Let me share three specific ways I see this play out. First, let’s think about being a student at Burroughs. I’d wager that most of you have already had the experience of feeling confused in a class here, of not understanding something, or of being uncertain about it. And for many of you, when you experienced this at Burroughs — whether it be as a 7th or 11th grader, it may have been the first time you’d felt that in a significant way — because, let’s face it, you wouldn’t be at Burroughs if you weren’t strong students who had a lot of academic success at your previous schools. So in this moment of uncertainty, you have some choices about how you react. You can ignore the confusion, or try to convince yourself or others that you really do understand everything, in which case you’re clearly not going to understand it. Or you can actually embrace that confusion, and wrestle with the ideas until you get your own understanding of them, maybe even asking someone for help along the way. That’s when real learning happens. One of my sons used to call it getting to the kernel of something. It can feel like a struggle, but it’s really how we can tell we are learning and growing, when we have that tussle in our own heads with ideas, not when things come really easily, or we always get the problem right, or understand a reading right away. I think the trick sometimes for you bright Burroughs students is knowing that the struggle is actually a good thing, and the accompanying discomfort is not something to avoid, but rather to embrace.
Second, let’s think about your social lives. My observation is that kids of any age who try the hardest not to act uncomfortable — to act sure of themselves all the time, to be careful about how they dress and what they do and say — they actually aren’t typically the most certain about things. I bet you’d agree if you think about the people you know. And in reality they don’t usually make the closest friends, or have the most fun, or actually become the most confident. Those really genuine friendships and self-confidence seem to develop for the kids who worry less about appearing confident, who worry less about what people think of them. They seem more able to take in life more fully.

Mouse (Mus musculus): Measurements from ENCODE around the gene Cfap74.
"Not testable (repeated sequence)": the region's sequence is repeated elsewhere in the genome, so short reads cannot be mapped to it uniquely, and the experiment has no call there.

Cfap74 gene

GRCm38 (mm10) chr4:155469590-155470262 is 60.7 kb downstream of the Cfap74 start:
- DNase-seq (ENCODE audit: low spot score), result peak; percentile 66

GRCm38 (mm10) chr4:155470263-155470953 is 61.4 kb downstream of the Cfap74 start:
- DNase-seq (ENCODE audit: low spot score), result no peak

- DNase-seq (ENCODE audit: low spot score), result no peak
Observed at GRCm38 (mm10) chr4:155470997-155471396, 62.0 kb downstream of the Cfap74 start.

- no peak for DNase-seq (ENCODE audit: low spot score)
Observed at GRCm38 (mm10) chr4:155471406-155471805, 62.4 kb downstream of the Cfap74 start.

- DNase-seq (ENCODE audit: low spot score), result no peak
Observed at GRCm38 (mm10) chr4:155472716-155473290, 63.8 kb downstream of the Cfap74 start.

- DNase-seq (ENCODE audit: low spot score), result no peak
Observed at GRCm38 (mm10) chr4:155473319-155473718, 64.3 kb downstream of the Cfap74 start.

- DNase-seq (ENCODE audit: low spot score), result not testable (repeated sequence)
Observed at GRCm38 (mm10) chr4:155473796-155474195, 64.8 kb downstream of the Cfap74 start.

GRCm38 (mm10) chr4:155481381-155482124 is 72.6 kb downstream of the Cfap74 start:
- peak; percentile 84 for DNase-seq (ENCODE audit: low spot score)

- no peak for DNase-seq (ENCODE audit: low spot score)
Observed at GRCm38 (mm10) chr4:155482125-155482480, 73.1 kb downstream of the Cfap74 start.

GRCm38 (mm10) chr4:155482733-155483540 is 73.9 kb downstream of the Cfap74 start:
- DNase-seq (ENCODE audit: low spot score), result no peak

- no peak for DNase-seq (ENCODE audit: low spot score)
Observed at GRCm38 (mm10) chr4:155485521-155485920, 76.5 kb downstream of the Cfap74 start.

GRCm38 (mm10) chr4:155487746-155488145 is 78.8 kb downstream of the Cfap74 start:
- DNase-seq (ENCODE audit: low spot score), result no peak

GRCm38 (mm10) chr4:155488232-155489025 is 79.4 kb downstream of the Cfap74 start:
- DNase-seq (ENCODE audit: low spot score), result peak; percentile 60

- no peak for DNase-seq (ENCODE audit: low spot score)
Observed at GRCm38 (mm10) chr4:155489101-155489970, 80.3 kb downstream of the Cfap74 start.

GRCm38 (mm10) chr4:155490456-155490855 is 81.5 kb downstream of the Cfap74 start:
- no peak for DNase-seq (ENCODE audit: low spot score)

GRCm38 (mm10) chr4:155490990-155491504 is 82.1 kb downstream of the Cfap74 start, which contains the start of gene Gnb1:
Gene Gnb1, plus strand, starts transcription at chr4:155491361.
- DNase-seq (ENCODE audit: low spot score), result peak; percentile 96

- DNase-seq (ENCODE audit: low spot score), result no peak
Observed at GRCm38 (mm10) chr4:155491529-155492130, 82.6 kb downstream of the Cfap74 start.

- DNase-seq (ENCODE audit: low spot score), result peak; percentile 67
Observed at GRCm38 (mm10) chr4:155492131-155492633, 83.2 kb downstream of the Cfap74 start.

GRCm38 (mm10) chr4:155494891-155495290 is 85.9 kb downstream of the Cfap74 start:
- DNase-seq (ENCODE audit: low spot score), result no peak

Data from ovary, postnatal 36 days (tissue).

Finally, let me share my own observation of the adults who lead the most interesting lives. Most of them did not have a crystal clear idea of what they wanted to be or do when they were teenagers or young adults. They had to embrace the uncertainty of not knowing what path they would take. Many of them tried one path — one major in college, or one kind of job — and discovered they didn’t like it, before finding a major or a job that really fit them. But they couldn’t find that good fit without sitting with the discomfort of trying something they weren’t sure of first. I lift up this example now because I think students in this really accomplished school community often feel like they are somehow inadequate or unusual if they don’t know what they want to do in college or be when they’re adults. But really the most satisfying life often comes from a zigzag path rather than a linear one.
I wanted to share this idea of getting comfortable with being uncertain because it’s one of the few things I think Burroughs students aren’t usually that good at. As I said earlier, you’re mostly students who had a lot of success before you even got to Burroughs — in school, in sports, in the arts, with friends. And that success has generally come pretty easily to many of you. Once at Burroughs, lots of students spend a lot of energy here trying to avoid looking or feeling like they don’t know what they are doing. They work really hard and expect that, as long as they do all the right things, they will be able to get good at everything right away, and to have things go the way they hope. I’m not opposed to working hard — in fact, I laud students for doing so — but my point is that even when we do all the right things there are times when we will need to feel awkward or uncertain or out of our comfort zone if we are going to grow. And learning to be a bit patient with that feeling of not being sure we know what we’re doing, to embrace that state, often is what lets us actually learn and grow the most.
This may not make sense to you, or you may not actually believe or agree with me. All I’m asking is that you think about it. Pay attention to what you do when you’re uncomfortable or uncertain, and try to sit with that feeling a little bit and not be afraid of it. I have every confidence that you’ll be glad you did.
Thanks for listening, and thanks for being a part of this amazing community.